Inara ducked down another side street, her shadow flitting out of view. The pound of her boots pummeled her legs with each thumping step. Time was an amorphous deity, dragging on at seconds where each bounding stride was a shot of pain and then racing ahead like a bullet train; one moment she was on the street, Inara just a spot on the skyline, and in the blink of an eye Zara found herself in an alley with her long-lost sister directly ahead of her.


It’s not her… her brain hissed. Instinct was riding high– her whole body itched with the wrongness of the figure she chased. It’s not her… They always said you can’t trust your eyes. You have to trust your gut. And her gut? It felt like a hurricane was ripping through it, flurries of fears and false hope funneling into a roiling vat of searing frustration. Frustration… frustration that Inara was just beyond her reach around every turn, that her whole village, destitute and droughted, wanted to burn her at the stake for bringing prosperity to the land, at the reality that she had been traveling with a mysterious stranger for the past day and would probably never see her family again.

The girl paused for a fraction of a second in the middle of the intersection, looking back. Zara’s breath hitched at her sister’s pale jade eyes staring back at her. Inara. Ebony skin dashed with off-white flour, long hair loose and flowing as though it had been hastily tied back and then had fallen out again.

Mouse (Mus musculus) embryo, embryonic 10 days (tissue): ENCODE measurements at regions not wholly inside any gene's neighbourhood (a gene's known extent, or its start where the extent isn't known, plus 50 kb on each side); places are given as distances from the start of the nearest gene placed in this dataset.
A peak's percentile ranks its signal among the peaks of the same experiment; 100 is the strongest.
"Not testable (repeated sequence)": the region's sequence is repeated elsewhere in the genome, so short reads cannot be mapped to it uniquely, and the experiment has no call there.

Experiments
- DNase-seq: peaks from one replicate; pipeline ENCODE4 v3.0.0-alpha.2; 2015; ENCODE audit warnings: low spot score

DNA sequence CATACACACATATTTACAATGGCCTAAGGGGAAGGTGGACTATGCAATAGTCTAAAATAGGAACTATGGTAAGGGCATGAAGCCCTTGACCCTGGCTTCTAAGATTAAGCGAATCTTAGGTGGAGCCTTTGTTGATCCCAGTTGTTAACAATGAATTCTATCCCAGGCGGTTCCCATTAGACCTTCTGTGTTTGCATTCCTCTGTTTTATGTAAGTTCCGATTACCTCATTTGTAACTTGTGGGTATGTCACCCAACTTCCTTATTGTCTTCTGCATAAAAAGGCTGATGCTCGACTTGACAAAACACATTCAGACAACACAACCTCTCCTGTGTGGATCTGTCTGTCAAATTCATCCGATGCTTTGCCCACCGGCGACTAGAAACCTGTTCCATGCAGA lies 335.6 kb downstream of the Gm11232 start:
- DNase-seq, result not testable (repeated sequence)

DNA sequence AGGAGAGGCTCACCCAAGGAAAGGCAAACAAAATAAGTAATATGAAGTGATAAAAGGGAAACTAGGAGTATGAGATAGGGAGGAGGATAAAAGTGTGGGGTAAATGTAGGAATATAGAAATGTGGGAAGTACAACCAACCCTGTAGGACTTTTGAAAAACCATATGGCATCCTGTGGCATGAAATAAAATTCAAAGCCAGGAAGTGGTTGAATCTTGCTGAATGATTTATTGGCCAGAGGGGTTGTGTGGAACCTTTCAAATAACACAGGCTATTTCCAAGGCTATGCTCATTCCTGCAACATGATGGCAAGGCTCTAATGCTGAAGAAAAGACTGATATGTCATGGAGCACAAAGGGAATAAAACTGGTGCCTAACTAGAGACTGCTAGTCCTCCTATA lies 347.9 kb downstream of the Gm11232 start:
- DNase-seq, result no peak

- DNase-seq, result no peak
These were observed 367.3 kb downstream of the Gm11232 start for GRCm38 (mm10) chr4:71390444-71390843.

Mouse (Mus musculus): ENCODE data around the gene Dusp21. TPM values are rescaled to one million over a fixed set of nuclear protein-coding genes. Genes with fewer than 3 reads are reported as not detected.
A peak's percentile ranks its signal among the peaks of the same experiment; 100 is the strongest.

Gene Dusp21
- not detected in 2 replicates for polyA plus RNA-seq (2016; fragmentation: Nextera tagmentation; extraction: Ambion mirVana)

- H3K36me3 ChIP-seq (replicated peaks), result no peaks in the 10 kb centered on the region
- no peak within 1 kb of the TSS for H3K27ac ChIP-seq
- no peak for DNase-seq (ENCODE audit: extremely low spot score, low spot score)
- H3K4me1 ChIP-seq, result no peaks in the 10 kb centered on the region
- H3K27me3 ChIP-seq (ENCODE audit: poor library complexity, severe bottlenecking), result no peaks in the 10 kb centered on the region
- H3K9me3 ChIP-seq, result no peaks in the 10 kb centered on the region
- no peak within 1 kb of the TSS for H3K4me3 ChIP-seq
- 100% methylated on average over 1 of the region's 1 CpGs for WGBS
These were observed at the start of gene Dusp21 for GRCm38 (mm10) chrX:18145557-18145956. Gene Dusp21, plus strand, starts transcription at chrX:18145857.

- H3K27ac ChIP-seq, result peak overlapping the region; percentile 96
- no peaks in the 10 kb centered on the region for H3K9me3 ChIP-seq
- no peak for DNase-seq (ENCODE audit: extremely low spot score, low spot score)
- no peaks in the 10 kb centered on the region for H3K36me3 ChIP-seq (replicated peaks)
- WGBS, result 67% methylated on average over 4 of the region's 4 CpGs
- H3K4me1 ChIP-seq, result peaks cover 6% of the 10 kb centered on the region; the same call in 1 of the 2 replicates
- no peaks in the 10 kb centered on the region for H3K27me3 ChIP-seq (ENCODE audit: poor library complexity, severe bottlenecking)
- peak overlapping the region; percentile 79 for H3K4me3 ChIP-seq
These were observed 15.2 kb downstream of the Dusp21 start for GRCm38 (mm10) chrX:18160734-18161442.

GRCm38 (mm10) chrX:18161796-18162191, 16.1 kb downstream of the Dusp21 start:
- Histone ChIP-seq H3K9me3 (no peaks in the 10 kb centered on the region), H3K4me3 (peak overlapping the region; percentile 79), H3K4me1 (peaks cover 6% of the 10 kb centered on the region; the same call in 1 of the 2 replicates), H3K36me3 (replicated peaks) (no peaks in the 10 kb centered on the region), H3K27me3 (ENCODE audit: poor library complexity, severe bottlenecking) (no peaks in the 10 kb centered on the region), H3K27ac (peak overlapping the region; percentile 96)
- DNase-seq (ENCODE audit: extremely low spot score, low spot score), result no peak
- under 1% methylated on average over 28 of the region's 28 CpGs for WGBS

“Zara? Is that… is that you?” Her musical voice carried on the rustling breeze. Zara’s knees were weak, legs shaking like the jello her family never could afford from the “big-city” markets of Kommetjie. The words that left her lips next were a blubbering string of emotion-choked sounds.

“Yes–I–can’t believe you’re alive! Where have you–do you own a bakery now, like you dreamed? Why haven’t you contacted us? Inara, it’s been…” 

“Years?” She offered with a strained laugh. A funny look crossed her face, an unbecoming blankness, emotionless as shards of ice: lips set in a hard line, glazed eyes, perfectly smooth brow. It melted away as quickly as it arrived. Zara took a careful step closer, just feet from her sister. The traffic light above them flickered uselessly… the street was eerily quiet for a few long seconds. 

“Are you okay, Inara? The police searched years for you! You ran away, I could have sworn you were dead–” 

“Where are your friends?” Inara blurted. 

“What? How could you–” Her sister’s shoulders tensed, the delicate gold flecks in her jade eyes brightening wildly. They had always been a light tone but with each passing second, it seemed to Zara that the gold was taking over Inara’s soft eyes. 

“Answer the question,” Inara hissed, ripping away her flour-dusted jacket to reveal a tank-top. Crimson bloodstains darkened the white fabric. Scars marred her arms in poorly-healed-over pink gashes. A cloud passed over the sun abruptly, throwing shadows over the intersection.